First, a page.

First, there are only a handful of reported decisions, mostly from federal district courts, that have addressed the issue of service of process being accomplished through social media, with there being an almost even split between those decisions approving it and those rejecting it (compare Fed. Trade Commn. v. PCCare247 Inc., 2013 WL 841037 [SD NY, Mar. 7, 2013, No. 12 Civ. 7189(PAE) ] [allowing service of process in part by social media]; WhosHere, Inc. v. Orun, 2014 WL 670817 [ED Va., Feb. 20, 2014, Civ. No. 1:13–cv–00526–AJT–TRJ] [same]; Noel B. v. Anna Maria A., 2014 2014 N.Y. Misc. LEXIS 4708 [Fam Ct, Richmond County 2014] [same] with Fortunato v. Chase Bank USA, N.A., 2012 WL 2086950 [SD NY, June 07, 2012, No. 11 Civ. 6608(JFK) ] [denying service by Facebook]; Joe Hand Promotions, Inc. v. Shepard, 2013 WL 4058745 [ED Mo, Aug. 12, 2013, No. 4:12cv1728 SNLJ] [same]; In re Adoption of K.P.M.A., 341 P3d 38 [Okla, 2014][same] ). Second, as will be further discussed, the cases permitting such service have done so only on condition that the papers commencing the lawsuit be served on the defendant by another method as well. Thus, in seeking permission to effectuate service of the divorce summons by simply sending it to defendant through a private Facebook message, plaintiff is asking the court, already beyond the safe harbor of statutory prescription, to venture into uncharted waters without the guiding light of clear judicial precedent.
Consideration must also be given to the fact that the way plaintiff proposes to provide defendant with notice of the divorce represents a radical departure from the traditional notion of what constitutes service of process. Even decisions from as recently as 2012 and 2013 have referred to the use of Facebook messaging for the purpose of commencing a lawsuit as being a “novel concept” (PCCare247 Inc., 2013 WL 841037 [permitting it as a supplemental method of service] ) and “unorthodox to say the least” (Fortunato, 2012 WL 2086950 [rejecting it as a means of service] ).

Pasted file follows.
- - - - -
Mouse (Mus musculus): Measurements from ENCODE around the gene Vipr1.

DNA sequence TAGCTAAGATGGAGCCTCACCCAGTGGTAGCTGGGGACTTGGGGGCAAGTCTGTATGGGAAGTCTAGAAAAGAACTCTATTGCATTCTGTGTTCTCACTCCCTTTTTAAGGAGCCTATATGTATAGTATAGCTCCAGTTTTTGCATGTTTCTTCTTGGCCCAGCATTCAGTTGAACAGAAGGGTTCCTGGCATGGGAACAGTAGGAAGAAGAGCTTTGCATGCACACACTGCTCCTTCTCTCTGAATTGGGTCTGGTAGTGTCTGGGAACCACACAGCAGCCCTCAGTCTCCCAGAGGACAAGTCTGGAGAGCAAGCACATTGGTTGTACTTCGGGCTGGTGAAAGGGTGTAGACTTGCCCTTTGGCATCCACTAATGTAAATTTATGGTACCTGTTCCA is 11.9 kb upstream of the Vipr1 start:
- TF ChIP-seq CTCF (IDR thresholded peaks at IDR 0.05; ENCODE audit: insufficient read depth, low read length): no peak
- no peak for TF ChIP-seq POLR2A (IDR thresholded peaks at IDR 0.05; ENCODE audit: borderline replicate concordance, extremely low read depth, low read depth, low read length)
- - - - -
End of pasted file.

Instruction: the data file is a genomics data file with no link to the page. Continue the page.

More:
But the court concludes that, in this case, Facebook service is indeed “reasonably calculated” to give effective notice to the defendant, and other alternatives are impractical:
In the final analysis, constitutional principles, not the lack of judicial precedent or the novelty of Facebook service, will be ultimately determinative here. The central question is whether the method by which plaintiff seeks to serve defendant comports with the fundamentals of due process by being reasonably calculated to provide defendant with notice of the divorce. Or more simply posed: If the summons for divorce is sent to what plaintiff represents to be defendant’s Facebook account, is there a good chance he will receive it?
In order for the question to be answered in the affirmative, plaintiff must address a number of this court’s concerns. The first is that the Facebook account that plaintiff believes is defendant’s might not actually belong to him. As is well known, the Facebook profile somebody views online may very well belong to someone other than whom the profile purports it to be. This has led courts to observe that “anyone can make a Facebook profile using real, fake, or incomplete information, and thus there is no way for the Court to confirm whether the Facebook page belongs to the defendant to be served” (PCCare247, Inc., 2013 WL 841037, at *5 [quoting Fortunato, 2012 WL 2086950, at *2]). As a result, this court required plaintiff to submit a supplemental affidavit to verify that the Facebook account she references is indeed that of the defendant. Plaintiff submitted such an affidavit, to which she annexed copies of the exchanges that took place between her and defendant when she contacted him through his Facebook page, and in which she identified defendant as the subject of the photographs that appear on that page. While it is true that plaintiff’s statements are not absolute proof that the account belongs to defendant — it being conceivable that if plaintiff herself or someone at her behest created defendant’s page, she could fabricate exchanges and post photographs — plaintiff has nevertheless persuaded the court that the account in question does indeed belong to defendant.